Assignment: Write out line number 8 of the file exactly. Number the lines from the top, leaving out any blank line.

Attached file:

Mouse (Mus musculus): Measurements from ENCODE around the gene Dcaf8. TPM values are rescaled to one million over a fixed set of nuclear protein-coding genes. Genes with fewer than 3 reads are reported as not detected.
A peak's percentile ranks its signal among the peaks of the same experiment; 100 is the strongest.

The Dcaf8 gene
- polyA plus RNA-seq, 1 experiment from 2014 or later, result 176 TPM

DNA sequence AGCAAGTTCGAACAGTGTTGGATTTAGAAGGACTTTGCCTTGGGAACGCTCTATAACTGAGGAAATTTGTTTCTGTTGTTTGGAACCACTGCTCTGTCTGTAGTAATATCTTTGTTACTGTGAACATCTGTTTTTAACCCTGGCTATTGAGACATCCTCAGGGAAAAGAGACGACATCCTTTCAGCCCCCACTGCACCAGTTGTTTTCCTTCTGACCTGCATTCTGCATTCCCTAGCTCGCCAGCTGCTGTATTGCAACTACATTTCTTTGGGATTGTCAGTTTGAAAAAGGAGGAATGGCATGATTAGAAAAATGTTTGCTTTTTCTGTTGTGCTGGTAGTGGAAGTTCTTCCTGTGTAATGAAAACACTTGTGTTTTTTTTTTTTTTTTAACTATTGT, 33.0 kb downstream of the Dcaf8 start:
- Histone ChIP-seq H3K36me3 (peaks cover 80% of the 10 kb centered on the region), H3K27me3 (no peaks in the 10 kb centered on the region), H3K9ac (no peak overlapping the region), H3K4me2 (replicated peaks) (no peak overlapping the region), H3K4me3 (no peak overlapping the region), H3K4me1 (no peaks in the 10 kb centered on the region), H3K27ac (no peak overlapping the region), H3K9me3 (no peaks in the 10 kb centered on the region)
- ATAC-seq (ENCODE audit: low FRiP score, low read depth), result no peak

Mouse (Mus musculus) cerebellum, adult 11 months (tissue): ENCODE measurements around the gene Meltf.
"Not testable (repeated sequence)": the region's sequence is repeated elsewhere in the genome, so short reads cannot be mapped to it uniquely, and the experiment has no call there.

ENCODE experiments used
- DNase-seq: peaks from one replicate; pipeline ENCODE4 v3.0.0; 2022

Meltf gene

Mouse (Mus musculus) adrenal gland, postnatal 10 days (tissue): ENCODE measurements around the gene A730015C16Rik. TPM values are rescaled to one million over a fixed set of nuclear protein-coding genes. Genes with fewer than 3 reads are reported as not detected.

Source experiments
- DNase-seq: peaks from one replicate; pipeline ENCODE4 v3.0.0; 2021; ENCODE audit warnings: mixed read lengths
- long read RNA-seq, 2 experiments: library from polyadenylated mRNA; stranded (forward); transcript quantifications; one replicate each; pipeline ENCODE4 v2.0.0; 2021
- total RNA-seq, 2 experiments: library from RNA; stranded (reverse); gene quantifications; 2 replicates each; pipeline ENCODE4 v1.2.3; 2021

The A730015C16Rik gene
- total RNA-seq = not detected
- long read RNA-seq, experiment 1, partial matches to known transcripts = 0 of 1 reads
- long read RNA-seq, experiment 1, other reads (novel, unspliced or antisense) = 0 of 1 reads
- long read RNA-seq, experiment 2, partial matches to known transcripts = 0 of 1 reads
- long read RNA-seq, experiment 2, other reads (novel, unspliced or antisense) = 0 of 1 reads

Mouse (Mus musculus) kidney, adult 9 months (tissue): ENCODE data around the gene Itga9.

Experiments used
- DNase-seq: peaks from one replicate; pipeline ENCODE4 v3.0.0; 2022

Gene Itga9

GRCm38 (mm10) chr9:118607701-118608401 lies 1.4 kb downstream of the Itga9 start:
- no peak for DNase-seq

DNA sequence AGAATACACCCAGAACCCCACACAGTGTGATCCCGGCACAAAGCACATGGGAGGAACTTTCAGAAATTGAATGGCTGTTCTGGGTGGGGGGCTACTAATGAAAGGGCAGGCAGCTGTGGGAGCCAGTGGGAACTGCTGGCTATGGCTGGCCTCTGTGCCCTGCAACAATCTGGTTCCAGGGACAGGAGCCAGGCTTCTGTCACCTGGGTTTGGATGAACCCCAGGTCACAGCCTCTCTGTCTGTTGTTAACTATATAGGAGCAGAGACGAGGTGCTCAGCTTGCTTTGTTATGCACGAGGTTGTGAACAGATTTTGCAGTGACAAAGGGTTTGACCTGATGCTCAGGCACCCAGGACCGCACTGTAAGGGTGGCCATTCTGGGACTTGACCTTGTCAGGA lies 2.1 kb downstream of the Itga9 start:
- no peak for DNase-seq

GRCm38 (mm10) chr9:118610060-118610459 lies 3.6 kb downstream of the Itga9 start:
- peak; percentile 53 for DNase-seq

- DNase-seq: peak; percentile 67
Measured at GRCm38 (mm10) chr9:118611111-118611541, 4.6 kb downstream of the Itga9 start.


Mouse (Mus musculus) cerebellum, adult 11 months (tissue): ENCODE measurements around the gene Meltf.